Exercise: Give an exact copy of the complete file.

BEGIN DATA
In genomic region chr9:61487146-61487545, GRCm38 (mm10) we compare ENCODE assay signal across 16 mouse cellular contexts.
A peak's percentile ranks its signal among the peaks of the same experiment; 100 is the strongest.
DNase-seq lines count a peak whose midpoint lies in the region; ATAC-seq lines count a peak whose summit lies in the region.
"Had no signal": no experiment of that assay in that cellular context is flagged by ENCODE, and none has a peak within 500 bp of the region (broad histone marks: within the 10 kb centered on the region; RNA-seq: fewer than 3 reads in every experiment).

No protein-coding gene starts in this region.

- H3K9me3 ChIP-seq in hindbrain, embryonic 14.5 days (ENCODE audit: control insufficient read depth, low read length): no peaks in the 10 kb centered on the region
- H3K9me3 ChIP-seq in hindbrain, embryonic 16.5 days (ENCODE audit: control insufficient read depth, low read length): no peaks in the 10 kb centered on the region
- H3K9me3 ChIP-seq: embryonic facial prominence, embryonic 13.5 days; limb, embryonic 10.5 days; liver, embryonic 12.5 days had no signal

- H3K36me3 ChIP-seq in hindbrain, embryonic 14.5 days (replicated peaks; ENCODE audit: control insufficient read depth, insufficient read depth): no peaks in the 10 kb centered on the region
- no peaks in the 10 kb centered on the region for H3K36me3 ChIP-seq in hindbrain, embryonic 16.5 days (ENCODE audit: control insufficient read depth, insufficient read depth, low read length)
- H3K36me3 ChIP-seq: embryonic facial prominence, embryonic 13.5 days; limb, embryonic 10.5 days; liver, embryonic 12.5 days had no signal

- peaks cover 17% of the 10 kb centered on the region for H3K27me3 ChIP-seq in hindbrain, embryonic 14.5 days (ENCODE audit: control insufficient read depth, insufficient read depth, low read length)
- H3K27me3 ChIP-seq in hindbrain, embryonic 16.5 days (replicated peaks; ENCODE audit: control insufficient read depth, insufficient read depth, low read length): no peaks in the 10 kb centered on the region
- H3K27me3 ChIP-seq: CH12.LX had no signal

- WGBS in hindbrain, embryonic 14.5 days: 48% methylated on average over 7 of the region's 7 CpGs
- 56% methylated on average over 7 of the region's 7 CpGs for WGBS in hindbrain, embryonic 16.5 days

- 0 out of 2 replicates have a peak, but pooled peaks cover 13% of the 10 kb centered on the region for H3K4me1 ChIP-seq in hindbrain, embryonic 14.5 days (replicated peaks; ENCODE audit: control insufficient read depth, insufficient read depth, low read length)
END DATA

In genomic region chr9:61487146-61487545, GRCm38 (mm10) we compare ENCODE assay signal across 16 mouse cellular contexts.
A peak's percentile ranks its signal among the peaks of the same experiment; 100 is the strongest.
DNase-seq lines count a peak whose midpoint lies in the region; ATAC-seq lines count a peak whose summit lies in the region.
"Had no signal": no experiment of that assay in that cellular context is flagged by ENCODE, and none has a peak within 500 bp of the region (broad histone marks: within the 10 kb centered on the region; RNA-seq: fewer than 3 reads in every experiment).

No protein-coding gene starts in this region.

- H3K9me3 ChIP-seq in hindbrain, embryonic 14.5 days (ENCODE audit: control insufficient read depth, low read length): no peaks in the 10 kb centered on the region
- H3K9me3 ChIP-seq in hindbrain, embryonic 16.5 days (ENCODE audit: control insufficient read depth, low read length): no peaks in the 10 kb centered on the region
- H3K9me3 ChIP-seq: embryonic facial prominence, embryonic 13.5 days; limb, embryonic 10.5 days; liver, embryonic 12.5 days had no signal

- H3K36me3 ChIP-seq in hindbrain, embryonic 14.5 days (replicated peaks; ENCODE audit: control insufficient read depth, insufficient read depth): no peaks in the 10 kb centered on the region
- no peaks in the 10 kb centered on the region for H3K36me3 ChIP-seq in hindbrain, embryonic 16.5 days (ENCODE audit: control insufficient read depth, insufficient read depth, low read length)
- H3K36me3 ChIP-seq: embryonic facial prominence, embryonic 13.5 days; limb, embryonic 10.5 days; liver, embryonic 12.5 days had no signal

- peaks cover 17% of the 10 kb centered on the region for H3K27me3 ChIP-seq in hindbrain, embryonic 14.5 days (ENCODE audit: control insufficient read depth, insufficient read depth, low read length)
- H3K27me3 ChIP-seq in hindbrain, embryonic 16.5 days (replicated peaks; ENCODE audit: control insufficient read depth, insufficient read depth, low read length): no peaks in the 10 kb centered on the region
- H3K27me3 ChIP-seq: CH12.LX had no signal

- WGBS in hindbrain, embryonic 14.5 days: 48% methylated on average over 7 of the region's 7 CpGs
- 56% methylated on average over 7 of the region's 7 CpGs for WGBS in hindbrain, embryonic 16.5 days

- 0 out of 2 replicates have a peak, but pooled peaks cover 13% of the 10 kb centered on the region for H3K4me1 ChIP-seq in hindbrain, embryonic 14.5 days (replicated peaks; ENCODE audit: control insufficient read depth, insufficient read depth, low read length)